Yet Another State-sponsored Enviro-scam

So, I was looking up solar power generation, wondering about costs.  I won’t even bother talking about how expensive it is to install, never mind how much it costs to maintain.  In the process of this, I stumbled over a program being proposed by Consumers Energy (Michigan’s electrical provider) whereby if you generate electricity from solar power, you can sell this to the energy company, and the amount is deducted from your bill.

It is being proposed under the auspices of “green initiatives.”

The problem is, the whole thing is a MASSIVE scam perpetrated on the citizens of the State of Michigan.

For those of you not in the know, Michigan – in legislation spearheaded by Michigan’s own socialist Evita Peron: Jennifer Granholm – the power companies (Consumers Power being one of them) must have a certain percentage of their energy portfolio created from “green” or “renewable” energy sources.  This means windmills, solar, biomass, and the like.

Now, the state is pushing people to put up solar panels, and saying that they can “sell” the energy they create back to the energy company for a credit on their bill.  Sounds like a good idea, right?

Like I said, I won’t go into the costs involved with having the capacity to generate something as low as 1 kWh (kilowatt-hour).  Looking some of this up, I discovered the following:

Thus, a typical $12,000 system (after state rebates and federal tax credit) might have a mortgage payment of $1,000 per year and generate about 3,400 kilowatt-hours of electricity per year.

So, you end up paying about $12,000.00 for solar panels.  Doing a little research, this is actually on the low end of the price spectrum.  Nevertheless, you’re paying several thousands of dollars out of pocket to put up some sort of solar collection system.  For argument’s sake, I’m going to say it’s only $10,000.00.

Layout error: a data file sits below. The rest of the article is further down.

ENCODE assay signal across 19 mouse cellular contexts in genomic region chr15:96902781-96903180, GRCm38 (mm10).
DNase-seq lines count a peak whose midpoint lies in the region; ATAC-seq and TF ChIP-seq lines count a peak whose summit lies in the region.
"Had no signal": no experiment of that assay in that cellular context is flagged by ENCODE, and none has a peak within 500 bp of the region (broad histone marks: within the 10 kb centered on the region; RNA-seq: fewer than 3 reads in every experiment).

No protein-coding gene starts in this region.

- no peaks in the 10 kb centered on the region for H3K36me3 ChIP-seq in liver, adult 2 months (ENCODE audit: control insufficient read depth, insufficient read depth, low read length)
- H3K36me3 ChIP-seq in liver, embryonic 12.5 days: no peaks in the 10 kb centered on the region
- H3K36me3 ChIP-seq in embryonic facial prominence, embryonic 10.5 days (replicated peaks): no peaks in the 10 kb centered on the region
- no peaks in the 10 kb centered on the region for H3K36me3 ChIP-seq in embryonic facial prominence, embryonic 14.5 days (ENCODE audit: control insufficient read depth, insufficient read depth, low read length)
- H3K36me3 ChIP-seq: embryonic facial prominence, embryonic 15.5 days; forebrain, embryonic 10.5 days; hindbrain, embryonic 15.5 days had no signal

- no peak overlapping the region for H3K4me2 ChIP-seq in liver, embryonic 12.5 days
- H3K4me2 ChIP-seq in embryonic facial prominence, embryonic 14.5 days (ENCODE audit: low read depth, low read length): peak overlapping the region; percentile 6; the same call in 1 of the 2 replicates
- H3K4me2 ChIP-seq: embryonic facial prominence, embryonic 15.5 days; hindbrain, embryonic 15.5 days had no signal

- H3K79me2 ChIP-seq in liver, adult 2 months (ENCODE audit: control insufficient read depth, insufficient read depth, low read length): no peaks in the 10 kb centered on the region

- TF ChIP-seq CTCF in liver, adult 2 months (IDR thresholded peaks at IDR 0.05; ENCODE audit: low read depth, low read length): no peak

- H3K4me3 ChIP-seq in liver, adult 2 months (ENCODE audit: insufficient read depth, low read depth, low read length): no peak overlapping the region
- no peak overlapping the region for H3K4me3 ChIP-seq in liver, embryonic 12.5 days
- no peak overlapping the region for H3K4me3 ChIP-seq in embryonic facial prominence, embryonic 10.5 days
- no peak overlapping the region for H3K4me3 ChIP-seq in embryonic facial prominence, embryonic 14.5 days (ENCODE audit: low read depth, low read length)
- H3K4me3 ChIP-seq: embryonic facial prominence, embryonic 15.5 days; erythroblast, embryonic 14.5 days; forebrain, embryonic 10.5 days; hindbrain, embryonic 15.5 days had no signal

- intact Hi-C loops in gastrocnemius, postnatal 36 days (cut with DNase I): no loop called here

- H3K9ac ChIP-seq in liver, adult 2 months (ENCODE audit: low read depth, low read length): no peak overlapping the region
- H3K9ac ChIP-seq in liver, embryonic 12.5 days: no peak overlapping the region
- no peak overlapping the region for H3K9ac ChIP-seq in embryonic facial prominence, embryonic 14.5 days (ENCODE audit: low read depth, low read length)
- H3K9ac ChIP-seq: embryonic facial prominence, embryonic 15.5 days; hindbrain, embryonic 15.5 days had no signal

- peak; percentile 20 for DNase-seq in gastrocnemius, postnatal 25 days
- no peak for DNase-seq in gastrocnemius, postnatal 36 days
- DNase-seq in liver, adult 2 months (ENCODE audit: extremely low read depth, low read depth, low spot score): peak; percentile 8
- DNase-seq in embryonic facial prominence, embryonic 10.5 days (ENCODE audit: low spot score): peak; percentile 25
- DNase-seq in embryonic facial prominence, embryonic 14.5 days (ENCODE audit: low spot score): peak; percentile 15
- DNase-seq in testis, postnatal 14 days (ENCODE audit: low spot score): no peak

OK, now I looked into the RRP (Renewable Resources Program) contract and found out the rates of payback that the power company provides:

Monthly Rate

System Access Charge: $25.00 per month, per generator meter, to be paid to the Company by the customer or to be deducted from the payment to the customer by the Company Sales of Energy to the Company that begin service no later than December 31, 2009:

  • $0.650 per kWh purchased by the Company, payable to a Residential customer
  • $0.450 per kWh purchased by the Company, payable to a Non-Residential customer

Sales of Energy to the Company that begin service after December 31, 2009:

  • $0.525 per kWh purchased by the Company, payable to a Residential customer
  • $0.375 per kWh purchased by the Company, payable to a Non-Residential customer

And the contract period:

Sales of energy to the Company under this schedule shall require a written contract with a minimum term of one year and a maximum term of 12 years.


The purpose of this rule is to develop and test programs to enable the development of Michigan’s renewable energy resources. Generation associated with a residence must have a minimum capacity of 1 kW; all other generation must have a minimum capacity of 20 kW. The maximum capacity for any customer’s single billing account is 150 kW and customers may participate on a first come, first served basis. The program will commence beginning _____________and end December 31, 2010. The Company reserves the right to extend, modify or terminate the experimental program. Service is limited to a total capacity of 2,000 kW, of which 500 kW is reserved for sites at which the Company provides distribution service to a Residential customer.